Five Tips on Qualifying Tenants in a Commercial Lease
Commercial real estate investors involved in buying a property will almost always to inspections, review the report of title, take a look at comps, have surveys done on the land and structures, and analyze the competitive properties in the trade area.
Often times I'll see the same astute investors not put the same effort into looking at the strength of the tenants that they are buying as part of their commercial investment. While it's true you usually can not change the tenant itself, you can at lease see what you're getting into with the purchase and anticipate any potential issues and plan or budget for those.
During the boom market years many investors did not bother to qualify the tenants because they figured a new one could always be found, particularly at a higher rent. In some cases investors would actually plan on replacing the tenant and planned an improvement in the rent roll at the same time.
Today's Market Reality Check
In today's market, if a sales transaction is being done at all, often it is a bank owned property or short sale property and the seller expects the buyer to accept the commercial lease as-is, in exchange for what it was supposed to be deducted sales price.
Investors become excited about buying a property 'below replacement cost' and fail to consider the importance of the commercial lease and how the property cash flow will be affected if one or two tenants are lost and the length of time it may take to find replacements at the same, or more likely, a reduced rental rate.
A True Example with a Commercial Lease
Recently we began managing a multi-tenant commercial property for an owner who had purchased the retail shopping center as a short sale. It quickly became apparent that the buyer had been focused solely on the price per square foot and on buying a building at a 'below market rate' with only a quick glance at the commercial lease that each tenant had signed.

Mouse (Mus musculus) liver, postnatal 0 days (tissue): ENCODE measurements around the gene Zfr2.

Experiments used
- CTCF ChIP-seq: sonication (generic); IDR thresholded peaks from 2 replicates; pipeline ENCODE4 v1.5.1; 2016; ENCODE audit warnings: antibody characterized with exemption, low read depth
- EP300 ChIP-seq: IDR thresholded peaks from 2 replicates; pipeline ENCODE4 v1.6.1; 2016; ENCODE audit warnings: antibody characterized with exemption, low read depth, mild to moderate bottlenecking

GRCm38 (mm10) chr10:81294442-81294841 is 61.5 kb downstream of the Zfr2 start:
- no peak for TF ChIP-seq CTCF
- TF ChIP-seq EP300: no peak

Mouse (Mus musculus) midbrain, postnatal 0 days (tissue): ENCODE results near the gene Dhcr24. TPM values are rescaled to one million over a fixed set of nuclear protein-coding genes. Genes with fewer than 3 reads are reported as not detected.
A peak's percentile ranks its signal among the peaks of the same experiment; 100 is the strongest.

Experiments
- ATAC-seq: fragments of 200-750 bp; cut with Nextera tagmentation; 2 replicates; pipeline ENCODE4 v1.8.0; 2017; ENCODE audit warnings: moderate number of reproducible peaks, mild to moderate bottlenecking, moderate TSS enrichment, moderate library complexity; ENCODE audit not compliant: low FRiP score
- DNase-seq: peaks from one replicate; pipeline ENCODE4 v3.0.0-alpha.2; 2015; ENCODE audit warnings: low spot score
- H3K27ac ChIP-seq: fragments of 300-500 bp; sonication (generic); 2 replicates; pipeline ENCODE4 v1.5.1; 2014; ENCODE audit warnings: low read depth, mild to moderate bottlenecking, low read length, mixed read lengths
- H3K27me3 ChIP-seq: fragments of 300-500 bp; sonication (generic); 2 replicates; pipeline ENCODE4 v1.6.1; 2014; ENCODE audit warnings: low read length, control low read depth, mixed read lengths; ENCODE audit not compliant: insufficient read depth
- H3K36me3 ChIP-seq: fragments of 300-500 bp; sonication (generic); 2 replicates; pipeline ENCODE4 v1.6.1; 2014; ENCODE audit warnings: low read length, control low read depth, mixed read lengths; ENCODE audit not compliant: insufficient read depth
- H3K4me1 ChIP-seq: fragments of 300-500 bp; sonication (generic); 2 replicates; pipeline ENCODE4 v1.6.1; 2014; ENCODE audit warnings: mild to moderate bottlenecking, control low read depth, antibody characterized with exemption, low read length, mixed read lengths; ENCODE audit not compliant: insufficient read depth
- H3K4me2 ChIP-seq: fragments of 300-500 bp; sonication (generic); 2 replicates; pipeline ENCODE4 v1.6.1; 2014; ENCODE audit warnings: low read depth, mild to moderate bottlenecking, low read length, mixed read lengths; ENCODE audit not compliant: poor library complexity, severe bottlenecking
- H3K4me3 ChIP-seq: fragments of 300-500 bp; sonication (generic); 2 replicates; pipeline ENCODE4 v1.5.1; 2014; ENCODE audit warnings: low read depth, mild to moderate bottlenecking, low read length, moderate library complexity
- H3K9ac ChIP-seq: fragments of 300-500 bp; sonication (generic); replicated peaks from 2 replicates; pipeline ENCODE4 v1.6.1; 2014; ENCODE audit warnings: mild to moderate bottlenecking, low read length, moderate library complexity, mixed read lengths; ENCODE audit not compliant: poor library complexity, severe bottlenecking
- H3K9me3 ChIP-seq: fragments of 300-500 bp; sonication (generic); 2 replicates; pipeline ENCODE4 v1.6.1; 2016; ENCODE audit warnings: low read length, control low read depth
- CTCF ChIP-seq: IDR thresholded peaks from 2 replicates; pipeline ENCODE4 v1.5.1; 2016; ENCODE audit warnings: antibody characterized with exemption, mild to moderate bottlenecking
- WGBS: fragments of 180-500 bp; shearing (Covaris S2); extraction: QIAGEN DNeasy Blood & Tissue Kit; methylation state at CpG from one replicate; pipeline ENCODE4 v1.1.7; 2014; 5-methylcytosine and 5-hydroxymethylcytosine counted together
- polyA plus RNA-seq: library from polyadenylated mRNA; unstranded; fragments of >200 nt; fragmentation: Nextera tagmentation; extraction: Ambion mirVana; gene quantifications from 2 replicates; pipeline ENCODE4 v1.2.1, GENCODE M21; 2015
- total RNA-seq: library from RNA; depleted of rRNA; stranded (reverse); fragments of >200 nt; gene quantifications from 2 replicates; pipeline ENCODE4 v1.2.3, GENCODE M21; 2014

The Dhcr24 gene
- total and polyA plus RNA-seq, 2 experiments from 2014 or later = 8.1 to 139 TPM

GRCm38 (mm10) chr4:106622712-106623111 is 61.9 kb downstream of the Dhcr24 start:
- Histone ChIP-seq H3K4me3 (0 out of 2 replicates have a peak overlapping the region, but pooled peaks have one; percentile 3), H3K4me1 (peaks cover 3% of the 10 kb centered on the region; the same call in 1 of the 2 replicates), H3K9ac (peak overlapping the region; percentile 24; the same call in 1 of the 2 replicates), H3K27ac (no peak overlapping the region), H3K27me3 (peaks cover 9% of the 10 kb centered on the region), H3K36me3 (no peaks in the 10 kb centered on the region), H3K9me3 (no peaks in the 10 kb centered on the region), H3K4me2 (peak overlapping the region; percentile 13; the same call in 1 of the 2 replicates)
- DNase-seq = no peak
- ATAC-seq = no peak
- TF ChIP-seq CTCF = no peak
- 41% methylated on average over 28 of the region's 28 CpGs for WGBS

Within 30 days of closing escrow the investor faced these situations with current tenants:
- An anchor tenant was on a month-to-month commercial lease and began negotiating for a lower rent
- Trying to collect rent that was 60 days past due from three of the tenants
Amazingly the buyer was aware of the above tenant situations but believed that through new ownership and good property management the tenants would voluntarily catch-up on their back rent and also re-sign each commercial lease even though they had above market rates.
The reality is that if a tenant is not paying the old owner, they're not going to pay the new owner either.
How To Qualify Your Tenants
Here are 5 things you can do, before you invest in any real estate investment property, to qualify the existing tenants and to make sure that the terms of each commercial lease are at market:
- Be a Secret Shopper. Pretend to be a customer and visit the business – in person – and see what your first impression is.
- Drive the Market Area. Make a list of your prospective tenants and drive around to see how much competition they have. Consider how they compare to the dozens you're buying.
- Examine the Tenant File. During your due diligence period when buying the property you've likely been given copies of the leases to review. Make sure to ask the seller for copies of the tenant applications, credit reports, and business plans collected when the space was first leased. If the seller can not or will not provide these ask why, and give the property transaction extra scrutiny.
- Examine the Actual Rent Deposits. Again during your due diligence, the seller will likely give you profit & loss and aging reports showing rent payments received from each tenant. Make sure to look at the actual dates the rent checks are deposited. Seeing a report that shows a tenant paying every month is different from seeing that the tenant is paying late every month.
- Look at Competitive Properties. Talk to the tenants in neighboring properties and see what opinion they have of the building you're about to buy.
It's always good for the real estate investor to do as much of the above as possible.
Delegating is an easy thing to do. But, one of the most difficult tasks in property management is to teach the new owner about the realities of the market place.
And the best way to learn the market realities is to get out into the market and be a detective, not do research in the office over the internet – although this certainly has its time and place.
I hope you've found this article on how to qualify tenants on a commercial lease useful.